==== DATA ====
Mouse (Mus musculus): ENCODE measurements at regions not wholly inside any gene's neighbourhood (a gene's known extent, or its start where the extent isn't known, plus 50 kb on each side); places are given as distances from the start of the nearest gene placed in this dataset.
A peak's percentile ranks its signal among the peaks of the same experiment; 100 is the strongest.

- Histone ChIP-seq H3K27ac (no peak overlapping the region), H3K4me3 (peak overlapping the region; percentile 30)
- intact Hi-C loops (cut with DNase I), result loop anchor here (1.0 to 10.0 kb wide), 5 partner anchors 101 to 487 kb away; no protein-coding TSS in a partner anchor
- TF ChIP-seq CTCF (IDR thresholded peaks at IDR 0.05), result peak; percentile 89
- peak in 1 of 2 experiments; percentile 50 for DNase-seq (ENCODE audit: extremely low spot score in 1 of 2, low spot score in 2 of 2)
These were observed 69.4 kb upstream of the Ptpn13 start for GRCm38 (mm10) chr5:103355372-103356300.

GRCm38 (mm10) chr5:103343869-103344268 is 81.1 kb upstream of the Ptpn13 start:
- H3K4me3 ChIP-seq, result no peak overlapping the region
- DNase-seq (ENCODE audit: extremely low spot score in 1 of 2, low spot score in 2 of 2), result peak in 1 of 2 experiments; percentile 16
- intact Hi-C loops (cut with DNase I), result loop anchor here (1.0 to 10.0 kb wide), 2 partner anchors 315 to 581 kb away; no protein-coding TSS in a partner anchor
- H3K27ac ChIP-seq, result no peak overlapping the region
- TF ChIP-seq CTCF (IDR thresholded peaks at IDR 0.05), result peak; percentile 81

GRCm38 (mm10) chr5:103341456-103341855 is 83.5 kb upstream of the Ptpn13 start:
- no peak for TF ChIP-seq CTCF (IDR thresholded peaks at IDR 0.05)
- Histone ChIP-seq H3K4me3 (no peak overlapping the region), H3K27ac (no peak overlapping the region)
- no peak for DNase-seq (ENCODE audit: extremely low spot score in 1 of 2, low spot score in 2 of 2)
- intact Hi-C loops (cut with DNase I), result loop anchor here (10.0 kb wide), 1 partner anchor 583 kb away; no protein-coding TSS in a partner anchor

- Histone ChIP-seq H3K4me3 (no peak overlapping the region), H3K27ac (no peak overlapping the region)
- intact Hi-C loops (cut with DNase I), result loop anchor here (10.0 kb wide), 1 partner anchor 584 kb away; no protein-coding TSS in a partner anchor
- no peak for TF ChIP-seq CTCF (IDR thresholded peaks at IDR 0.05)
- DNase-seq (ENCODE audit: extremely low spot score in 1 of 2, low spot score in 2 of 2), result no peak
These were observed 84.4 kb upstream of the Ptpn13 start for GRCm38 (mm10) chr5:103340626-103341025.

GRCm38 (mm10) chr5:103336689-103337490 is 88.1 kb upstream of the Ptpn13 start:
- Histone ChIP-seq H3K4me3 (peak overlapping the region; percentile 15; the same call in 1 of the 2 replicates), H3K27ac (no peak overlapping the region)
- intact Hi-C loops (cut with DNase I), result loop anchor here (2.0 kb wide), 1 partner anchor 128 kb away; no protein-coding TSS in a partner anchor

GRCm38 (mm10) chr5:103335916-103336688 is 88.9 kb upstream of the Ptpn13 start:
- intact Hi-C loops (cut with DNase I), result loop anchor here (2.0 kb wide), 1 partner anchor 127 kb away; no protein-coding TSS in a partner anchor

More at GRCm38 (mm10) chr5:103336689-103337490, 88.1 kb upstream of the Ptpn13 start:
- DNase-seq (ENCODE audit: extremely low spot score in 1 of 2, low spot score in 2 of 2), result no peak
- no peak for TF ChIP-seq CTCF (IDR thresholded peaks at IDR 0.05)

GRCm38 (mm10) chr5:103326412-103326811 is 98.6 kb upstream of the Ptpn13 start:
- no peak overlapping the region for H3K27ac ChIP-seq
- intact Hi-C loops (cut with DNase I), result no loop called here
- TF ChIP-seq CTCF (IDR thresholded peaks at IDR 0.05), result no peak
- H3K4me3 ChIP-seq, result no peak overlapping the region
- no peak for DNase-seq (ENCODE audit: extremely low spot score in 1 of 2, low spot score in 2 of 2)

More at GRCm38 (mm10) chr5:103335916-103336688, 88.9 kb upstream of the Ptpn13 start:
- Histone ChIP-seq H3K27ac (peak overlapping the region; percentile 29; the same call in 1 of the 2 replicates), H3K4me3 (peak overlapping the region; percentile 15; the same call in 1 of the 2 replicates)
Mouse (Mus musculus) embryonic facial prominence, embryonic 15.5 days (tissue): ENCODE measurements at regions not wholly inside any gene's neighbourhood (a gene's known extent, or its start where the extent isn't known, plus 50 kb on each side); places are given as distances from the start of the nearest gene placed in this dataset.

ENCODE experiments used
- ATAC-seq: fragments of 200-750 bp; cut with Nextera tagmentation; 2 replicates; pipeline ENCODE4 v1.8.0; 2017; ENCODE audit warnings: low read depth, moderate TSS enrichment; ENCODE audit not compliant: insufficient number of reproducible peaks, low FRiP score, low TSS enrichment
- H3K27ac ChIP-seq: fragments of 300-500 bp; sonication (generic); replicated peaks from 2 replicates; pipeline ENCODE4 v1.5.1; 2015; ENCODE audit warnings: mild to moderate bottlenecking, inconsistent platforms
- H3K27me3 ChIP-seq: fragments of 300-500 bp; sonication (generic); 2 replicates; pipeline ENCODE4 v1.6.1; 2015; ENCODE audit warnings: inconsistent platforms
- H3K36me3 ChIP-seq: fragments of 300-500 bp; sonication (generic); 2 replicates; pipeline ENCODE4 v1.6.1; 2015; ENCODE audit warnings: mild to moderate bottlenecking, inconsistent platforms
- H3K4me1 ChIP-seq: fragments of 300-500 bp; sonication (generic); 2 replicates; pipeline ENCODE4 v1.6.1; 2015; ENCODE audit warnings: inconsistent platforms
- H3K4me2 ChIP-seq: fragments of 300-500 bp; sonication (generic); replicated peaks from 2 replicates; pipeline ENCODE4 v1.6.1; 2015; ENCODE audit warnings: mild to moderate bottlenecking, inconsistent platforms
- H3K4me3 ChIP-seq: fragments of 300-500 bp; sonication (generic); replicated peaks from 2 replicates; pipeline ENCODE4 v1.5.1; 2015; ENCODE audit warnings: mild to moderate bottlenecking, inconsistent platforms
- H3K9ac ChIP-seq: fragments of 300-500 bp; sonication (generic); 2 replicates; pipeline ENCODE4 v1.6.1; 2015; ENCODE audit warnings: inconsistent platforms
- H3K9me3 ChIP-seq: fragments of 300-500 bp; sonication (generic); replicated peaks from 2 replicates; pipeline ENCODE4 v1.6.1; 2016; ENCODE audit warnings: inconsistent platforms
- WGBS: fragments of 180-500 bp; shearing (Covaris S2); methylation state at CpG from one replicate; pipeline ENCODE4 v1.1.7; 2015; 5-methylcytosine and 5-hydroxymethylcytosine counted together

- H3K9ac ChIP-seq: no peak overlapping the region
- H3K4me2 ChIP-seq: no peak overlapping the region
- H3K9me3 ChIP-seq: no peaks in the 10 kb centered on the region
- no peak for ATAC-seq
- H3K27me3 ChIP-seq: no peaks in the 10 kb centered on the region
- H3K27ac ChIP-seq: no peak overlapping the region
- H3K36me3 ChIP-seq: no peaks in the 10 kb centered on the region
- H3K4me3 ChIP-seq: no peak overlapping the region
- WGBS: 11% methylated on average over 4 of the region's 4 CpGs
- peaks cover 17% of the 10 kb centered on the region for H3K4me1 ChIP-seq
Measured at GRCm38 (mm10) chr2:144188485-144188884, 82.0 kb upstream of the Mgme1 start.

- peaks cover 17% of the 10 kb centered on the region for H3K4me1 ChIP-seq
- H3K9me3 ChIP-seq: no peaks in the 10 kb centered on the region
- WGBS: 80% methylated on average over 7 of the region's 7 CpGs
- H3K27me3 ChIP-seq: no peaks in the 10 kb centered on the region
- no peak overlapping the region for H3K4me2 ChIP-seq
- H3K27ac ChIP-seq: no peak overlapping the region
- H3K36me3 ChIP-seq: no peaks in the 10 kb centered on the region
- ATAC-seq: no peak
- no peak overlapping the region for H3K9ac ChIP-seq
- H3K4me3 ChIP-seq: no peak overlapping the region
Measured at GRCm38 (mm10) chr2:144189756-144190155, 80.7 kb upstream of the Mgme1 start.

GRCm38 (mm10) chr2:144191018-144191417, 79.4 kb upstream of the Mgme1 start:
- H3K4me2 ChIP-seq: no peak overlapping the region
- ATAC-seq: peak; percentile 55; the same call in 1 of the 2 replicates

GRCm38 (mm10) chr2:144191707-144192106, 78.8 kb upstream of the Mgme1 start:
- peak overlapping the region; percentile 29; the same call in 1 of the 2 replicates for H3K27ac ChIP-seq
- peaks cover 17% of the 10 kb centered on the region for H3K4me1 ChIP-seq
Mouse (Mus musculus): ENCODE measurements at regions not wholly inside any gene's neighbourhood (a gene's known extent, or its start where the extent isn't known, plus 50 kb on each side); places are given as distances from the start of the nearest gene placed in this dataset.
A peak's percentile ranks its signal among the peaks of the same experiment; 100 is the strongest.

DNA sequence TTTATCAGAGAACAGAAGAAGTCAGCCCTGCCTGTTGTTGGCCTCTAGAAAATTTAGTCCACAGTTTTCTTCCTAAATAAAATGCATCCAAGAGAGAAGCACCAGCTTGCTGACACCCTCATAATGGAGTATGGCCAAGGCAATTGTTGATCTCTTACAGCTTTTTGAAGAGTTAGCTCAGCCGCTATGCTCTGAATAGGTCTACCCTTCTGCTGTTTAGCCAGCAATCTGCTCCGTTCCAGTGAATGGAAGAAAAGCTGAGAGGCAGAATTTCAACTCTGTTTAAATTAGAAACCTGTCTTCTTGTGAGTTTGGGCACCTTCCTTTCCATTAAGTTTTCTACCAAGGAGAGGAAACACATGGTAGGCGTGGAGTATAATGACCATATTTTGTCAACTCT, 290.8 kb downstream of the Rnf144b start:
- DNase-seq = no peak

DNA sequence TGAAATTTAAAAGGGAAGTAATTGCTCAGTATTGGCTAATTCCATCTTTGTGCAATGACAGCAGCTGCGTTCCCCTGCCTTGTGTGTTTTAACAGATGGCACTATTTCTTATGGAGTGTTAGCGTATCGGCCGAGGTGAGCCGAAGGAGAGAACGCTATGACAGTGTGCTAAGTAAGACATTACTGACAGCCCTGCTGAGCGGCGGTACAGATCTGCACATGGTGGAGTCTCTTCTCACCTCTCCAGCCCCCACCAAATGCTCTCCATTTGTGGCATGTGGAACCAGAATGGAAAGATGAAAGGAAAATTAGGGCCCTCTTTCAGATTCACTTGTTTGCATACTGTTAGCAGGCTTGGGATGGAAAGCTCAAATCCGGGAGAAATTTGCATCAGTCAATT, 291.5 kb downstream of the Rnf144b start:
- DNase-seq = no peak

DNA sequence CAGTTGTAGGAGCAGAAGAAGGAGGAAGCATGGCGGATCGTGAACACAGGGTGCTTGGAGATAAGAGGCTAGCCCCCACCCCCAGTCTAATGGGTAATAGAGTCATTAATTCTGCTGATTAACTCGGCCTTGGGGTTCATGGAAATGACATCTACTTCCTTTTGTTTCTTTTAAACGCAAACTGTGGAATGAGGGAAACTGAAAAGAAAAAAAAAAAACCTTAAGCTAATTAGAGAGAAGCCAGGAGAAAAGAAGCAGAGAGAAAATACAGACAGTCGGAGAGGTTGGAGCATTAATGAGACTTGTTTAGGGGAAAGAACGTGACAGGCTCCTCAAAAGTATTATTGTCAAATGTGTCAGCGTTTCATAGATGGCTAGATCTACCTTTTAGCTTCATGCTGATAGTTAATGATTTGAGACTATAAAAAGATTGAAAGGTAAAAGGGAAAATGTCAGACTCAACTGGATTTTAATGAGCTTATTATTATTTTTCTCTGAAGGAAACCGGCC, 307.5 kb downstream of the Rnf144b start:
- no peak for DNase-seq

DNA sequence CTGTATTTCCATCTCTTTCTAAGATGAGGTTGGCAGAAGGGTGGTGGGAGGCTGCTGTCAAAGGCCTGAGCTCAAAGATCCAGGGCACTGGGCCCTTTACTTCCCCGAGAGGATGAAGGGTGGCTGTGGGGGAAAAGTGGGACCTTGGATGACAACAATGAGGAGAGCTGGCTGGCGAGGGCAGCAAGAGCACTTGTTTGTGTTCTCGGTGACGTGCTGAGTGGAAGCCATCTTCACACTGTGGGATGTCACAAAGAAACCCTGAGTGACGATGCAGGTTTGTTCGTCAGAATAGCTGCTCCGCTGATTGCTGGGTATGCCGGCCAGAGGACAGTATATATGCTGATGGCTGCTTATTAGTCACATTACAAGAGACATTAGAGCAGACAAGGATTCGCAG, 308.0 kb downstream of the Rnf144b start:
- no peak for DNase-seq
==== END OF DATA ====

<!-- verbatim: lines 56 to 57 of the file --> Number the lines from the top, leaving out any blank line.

- H3K27me3 ChIP-seq: no peaks in the 10 kb centered on the region
- H3K27ac ChIP-seq: no peak overlapping the region